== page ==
Arkansas 1st District Congressional Candidates Debate Library and Economic Development
Candidates for Arkansas’ 1st congressional district disagreed during Thursday’s Arkansas PBS debate when the Jonesboro Library emerged.
An initiative to nearly halve funding for the Craighead County library system in Jonesboro will be presented to voters on Nov. 8.
State Rep. Monte Hodges, the Democratic candidate for Congress, said he was against it.
Incumbent Congressman Republican Rick Crawford didn’t say whether he was for or against, but he said people don’t hear both sides of this issue.
“What brought this issue to the fore was the fact that the Jonesboro Library was engaging in an LGBTQ story hour for kids, things of that nature,” Crawford said. “It’s not a true reflection of the needs and wants of the community it serves. And so the change initiative which seems to have met with resistance from people in the library.
“And so, while I don’t like the idea of cutting funding to institutions that I think are important, I also don’t like the idea of being indoctrinated by those institutions that are funded by people’s money. taxpayers. So the onus is on this institution to make the appropriate changes, and we don’t see that happening.”
Hodges said some people have made library funding political.
“There were people who had concerns about it, but you had those who didn’t have concerns about it, so we need to be sure we’re speaking on behalf of everyone, not just one. certain part of the people who we represent,” Hodges said. “We’ve made it political, and we can’t use our strong arms of politics and politicians to be bullies when it comes to issues like our libraries.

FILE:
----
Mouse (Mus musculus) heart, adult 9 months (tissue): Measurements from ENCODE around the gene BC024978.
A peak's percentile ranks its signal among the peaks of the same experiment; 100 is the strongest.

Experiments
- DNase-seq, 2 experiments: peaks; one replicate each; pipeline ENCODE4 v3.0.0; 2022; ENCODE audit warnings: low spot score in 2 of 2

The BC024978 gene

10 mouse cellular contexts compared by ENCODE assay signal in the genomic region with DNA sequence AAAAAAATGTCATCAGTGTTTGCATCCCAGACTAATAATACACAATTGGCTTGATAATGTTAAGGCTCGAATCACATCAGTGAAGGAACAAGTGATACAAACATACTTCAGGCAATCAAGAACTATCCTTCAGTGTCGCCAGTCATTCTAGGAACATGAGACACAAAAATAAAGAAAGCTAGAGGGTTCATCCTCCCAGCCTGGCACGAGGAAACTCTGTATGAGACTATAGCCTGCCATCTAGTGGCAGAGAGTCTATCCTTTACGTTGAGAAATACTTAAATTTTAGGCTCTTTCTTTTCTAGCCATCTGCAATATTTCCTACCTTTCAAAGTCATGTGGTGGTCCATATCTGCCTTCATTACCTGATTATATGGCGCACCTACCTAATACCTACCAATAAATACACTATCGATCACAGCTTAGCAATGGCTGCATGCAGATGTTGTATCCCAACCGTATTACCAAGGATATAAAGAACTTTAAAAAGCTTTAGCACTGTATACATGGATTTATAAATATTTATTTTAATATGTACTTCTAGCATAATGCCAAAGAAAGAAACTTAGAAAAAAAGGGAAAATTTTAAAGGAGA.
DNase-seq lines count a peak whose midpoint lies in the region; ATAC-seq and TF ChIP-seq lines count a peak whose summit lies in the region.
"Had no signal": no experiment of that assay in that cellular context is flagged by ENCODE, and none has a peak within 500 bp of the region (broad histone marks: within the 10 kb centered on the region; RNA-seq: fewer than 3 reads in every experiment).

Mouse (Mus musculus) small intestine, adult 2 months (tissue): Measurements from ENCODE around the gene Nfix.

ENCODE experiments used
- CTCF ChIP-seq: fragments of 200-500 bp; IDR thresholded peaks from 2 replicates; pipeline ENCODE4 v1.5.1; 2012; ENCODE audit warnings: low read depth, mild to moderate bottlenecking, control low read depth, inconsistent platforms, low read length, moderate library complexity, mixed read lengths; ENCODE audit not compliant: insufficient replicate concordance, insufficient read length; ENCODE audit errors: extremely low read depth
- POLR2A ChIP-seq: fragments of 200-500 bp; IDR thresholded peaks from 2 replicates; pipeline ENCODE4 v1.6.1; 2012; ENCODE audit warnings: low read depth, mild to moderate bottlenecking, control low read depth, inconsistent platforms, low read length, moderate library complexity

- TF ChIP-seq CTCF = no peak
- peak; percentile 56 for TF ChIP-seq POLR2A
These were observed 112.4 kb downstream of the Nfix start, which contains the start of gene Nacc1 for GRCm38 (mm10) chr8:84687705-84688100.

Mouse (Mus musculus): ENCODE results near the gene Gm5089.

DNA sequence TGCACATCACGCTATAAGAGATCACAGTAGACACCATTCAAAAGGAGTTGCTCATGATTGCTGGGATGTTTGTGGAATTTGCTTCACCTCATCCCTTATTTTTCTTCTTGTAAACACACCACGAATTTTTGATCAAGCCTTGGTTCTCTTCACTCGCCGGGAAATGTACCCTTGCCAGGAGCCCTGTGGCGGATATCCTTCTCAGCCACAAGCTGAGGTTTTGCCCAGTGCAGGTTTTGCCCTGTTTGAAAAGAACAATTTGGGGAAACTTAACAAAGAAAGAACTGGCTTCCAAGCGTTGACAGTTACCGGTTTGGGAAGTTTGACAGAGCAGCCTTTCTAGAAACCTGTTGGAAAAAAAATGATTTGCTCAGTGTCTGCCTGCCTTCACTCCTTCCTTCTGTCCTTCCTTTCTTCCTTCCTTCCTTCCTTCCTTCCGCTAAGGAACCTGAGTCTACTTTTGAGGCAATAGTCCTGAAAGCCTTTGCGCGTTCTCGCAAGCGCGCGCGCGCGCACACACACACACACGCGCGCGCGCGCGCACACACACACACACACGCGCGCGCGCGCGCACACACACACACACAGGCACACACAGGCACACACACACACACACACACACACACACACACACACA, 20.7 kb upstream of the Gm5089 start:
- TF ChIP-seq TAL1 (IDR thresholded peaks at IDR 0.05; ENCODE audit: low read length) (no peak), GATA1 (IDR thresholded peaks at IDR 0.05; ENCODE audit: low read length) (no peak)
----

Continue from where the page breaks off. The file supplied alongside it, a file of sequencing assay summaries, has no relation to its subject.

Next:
Later in the debate, when asked if popular opinion should guide library programming, Crawford said, “What I’m saying is that popular opinion is hugely influential.”
“The reality is if you have an individual who enjoys pornography, should we put pornography in the library?” asked Crawford. “Well, my opponent says yes because we have to serve everyone, so let’s put porn in the library. No, I think we’re definitely drawing a line. I don’t think it’s appropriate to indoctrinate or sexualize children, so I think anyone So however you go about indoctrinating or sexualizing children, I think that’s wrong, and I think most people would agree with that.
“If that’s the case here, why don’t you try to reflect the wishes of the people you claim to serve? I think that’s the crux of this issue, and that’s not what we’re talking about. I therefore think it is important that the people of the library reflect on its mission to serve the community at large.”
“Saying porn is going a bit far,” Hodges said. “I have a 13-year-old son and I take him to the library. … I’m not going to take him anywhere that I know is inappropriate for my child because I’m the adult. We serve We serve everyone world, it’s ALL CAPS, everyone. For us to categorize, divide people into categories, and say this person is right and this person is wrong, that’s not the way we should operate, and I think that’s the way of thinking when you have a group of narrow-minded people who oppose the library, and that’s not how we should operate.”
Hodges addressed the library issue again at a press conference after the Conway debate.
“I am a Christian,” he said. “I don’t have to hammer you with a cross and a Bible. That’s not my chosen job.”
“It’s called censorship what they’re trying to do, and it’s just not right,” Hodges said in a post-debate phone interview.
“Our system of government gives the people a say in how taxpayers’ money is spent,” Crawford said in response to Hodges’ comment. “Although this is a local issue with no connection to the federal government, my general observation is that the positioning of the library has created an unfortunate firestorm that has put its own budget at risk. The final decision will be taken by Craighead County voters in just over two weeks.
“The other issue is that the library has a surplus of $6.4 million and will have about $7.5 million at the end of this month, which can only be used for operations and maintenance as per the county officials. I believe in a strong library, but they have more than enough funds right now.”
Crawford has been in Congress since 2011. He serves on the agriculture, transportation, and intelligence committees.